Welcome from the industry that Scotland’s Agri-Environment Climate Scheme (AECS) will open once again for applications in January 2021 have been tempered by its limited scope of operation - and uncertainties over the level of funding to be made available.
AECS has been viewed as the main support scheme for biodiversity and climate change on Scottish farms - providing support to farmers, crofters and those who undertake environmental land management.
But earlier in the year serious concerns were expressed over the lack of any firm commitment to see AECS continue, beyond the one-year extension of contracts offered to agreement holders in 2020 – and in November, a group of 12 prominent farming, crofting and environmental called for an urgent decision to be made.
However, announcing the re-opening of the scheme yesterday the Scottish Government said that while it wanted to provide as much certainty to producers for the scheme as was possible, uncertainties still hung over funding of Pillar 2 schemes:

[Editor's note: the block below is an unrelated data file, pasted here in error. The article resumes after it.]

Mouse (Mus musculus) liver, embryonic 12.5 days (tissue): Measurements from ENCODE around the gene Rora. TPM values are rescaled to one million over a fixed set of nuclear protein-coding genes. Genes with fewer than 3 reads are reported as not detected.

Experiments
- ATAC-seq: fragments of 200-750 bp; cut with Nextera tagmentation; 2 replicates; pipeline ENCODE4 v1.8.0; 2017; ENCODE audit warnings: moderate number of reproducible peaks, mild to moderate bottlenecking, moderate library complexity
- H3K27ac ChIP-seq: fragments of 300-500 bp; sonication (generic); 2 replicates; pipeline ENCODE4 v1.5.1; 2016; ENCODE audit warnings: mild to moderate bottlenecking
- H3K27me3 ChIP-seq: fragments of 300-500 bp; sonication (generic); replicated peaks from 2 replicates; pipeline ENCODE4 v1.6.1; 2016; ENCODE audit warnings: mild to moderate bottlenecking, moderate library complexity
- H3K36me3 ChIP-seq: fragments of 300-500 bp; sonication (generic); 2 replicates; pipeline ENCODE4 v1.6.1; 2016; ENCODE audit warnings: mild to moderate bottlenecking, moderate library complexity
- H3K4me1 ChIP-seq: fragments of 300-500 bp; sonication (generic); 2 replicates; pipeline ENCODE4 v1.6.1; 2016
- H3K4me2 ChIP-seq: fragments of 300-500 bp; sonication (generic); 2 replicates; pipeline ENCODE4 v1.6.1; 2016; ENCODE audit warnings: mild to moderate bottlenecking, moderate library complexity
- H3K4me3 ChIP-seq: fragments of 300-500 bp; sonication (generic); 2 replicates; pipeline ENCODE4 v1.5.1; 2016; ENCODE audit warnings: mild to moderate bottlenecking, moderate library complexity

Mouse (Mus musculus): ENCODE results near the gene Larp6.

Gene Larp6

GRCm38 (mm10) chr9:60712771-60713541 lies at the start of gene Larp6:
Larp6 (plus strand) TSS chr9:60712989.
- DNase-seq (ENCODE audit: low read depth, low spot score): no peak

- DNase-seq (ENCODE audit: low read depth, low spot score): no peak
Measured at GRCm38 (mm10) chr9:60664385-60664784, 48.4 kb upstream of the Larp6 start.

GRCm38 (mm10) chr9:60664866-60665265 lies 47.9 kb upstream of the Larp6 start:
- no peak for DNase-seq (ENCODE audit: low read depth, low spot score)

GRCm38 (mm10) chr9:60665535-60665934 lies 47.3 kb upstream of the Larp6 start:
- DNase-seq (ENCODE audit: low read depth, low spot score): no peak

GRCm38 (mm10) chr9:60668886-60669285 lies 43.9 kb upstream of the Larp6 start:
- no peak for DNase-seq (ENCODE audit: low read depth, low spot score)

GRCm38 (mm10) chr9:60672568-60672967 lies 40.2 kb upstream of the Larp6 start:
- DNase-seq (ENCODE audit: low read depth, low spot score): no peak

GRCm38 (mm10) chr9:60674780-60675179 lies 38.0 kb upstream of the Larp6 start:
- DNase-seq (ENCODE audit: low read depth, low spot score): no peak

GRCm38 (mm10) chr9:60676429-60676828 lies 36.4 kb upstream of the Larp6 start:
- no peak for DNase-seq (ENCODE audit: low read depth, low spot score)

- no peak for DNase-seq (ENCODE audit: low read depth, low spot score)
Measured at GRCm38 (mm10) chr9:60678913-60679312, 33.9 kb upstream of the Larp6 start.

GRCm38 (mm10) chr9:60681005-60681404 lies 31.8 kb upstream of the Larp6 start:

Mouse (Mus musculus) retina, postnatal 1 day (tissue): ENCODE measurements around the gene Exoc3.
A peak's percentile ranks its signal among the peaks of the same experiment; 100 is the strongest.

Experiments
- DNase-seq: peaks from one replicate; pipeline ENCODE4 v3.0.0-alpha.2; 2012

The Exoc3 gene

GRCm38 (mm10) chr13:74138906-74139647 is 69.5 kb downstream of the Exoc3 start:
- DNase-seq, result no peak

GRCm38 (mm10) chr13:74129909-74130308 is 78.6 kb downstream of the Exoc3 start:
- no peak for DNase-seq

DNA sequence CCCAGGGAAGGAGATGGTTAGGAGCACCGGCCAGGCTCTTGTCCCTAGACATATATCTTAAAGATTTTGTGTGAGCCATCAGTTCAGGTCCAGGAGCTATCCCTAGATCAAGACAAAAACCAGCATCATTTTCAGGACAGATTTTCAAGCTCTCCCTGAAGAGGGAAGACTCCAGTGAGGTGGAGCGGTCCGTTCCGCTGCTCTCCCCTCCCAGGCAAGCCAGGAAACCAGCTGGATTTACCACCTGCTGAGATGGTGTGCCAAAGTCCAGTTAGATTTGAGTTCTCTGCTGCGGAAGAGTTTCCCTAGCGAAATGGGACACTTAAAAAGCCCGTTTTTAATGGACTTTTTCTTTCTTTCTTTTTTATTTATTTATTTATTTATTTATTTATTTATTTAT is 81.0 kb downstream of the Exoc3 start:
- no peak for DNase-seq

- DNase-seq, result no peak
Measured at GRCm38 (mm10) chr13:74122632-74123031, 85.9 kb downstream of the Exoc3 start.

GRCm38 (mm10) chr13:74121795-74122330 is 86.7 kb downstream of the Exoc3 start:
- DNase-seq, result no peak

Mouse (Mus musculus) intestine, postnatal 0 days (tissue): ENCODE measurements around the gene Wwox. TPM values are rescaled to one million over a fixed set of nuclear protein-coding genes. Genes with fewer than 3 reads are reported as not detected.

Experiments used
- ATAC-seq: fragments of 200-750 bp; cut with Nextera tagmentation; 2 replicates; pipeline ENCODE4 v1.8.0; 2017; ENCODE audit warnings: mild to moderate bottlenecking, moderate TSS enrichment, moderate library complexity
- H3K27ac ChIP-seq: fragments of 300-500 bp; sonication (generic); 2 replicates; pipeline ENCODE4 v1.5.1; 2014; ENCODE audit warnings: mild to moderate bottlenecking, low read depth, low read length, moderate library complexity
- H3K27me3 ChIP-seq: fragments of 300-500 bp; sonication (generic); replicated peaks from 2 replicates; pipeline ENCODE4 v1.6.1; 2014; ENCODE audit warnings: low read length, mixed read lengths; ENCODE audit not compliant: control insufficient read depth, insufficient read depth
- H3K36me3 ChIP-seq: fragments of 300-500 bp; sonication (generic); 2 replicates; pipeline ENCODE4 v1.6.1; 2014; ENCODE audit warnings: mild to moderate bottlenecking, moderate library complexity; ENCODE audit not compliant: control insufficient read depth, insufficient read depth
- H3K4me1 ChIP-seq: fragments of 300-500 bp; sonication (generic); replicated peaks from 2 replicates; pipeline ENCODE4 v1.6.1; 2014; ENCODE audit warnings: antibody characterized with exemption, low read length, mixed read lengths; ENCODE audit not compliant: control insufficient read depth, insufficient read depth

“We know that some will be disappointed that we are not running a full round of AECS but as it stands, Scotland’s farmers and rural communities stand to lose £170 million over the 2021-22 to 2024-25 period as a direct result of the UK Government reneging on public commitments,” claimed rural economy secretary, Fergus Ewing who said that no firm information had been given by Westminster on its intentions to step in and cover the EU’s portion of the budget.
“We have repeatedly asked for clarity and certainty but as we rapidly approach the end of the transition period, we, along with the other devolved administrations, are still without answers.”
Ewing added that his government expected to see full replacement of EU funds from the end of December to allow the introduction of additional measures to rural support which would do more for the environment and cut agricultural emissions.
The round announced – which runs from January 25 to June 30 - will focus on designated sites, organics, management supporting farmland waders, corn buntings and corncrakes, slurry stores and improving public access.
Commenting on the news, NFU Scotland president Andrew McCornick said that it was crucial that AECS was opened for applications in 2021:
“While the projects to be supported are known, the level of support for the scheme going forward remains unclear. This is a Pillar Two Rural Development Scheme traditionally co-financed by both Europe and Scottish Government.”
Stating that farmers needed to know the long-term future of the scheme before drawing up plans, he added:
“As for the future, failure to support AECS in the next few years may result in existing contracts ending year on year from 2022 onwards and a very large area of land falling out of environmental management.”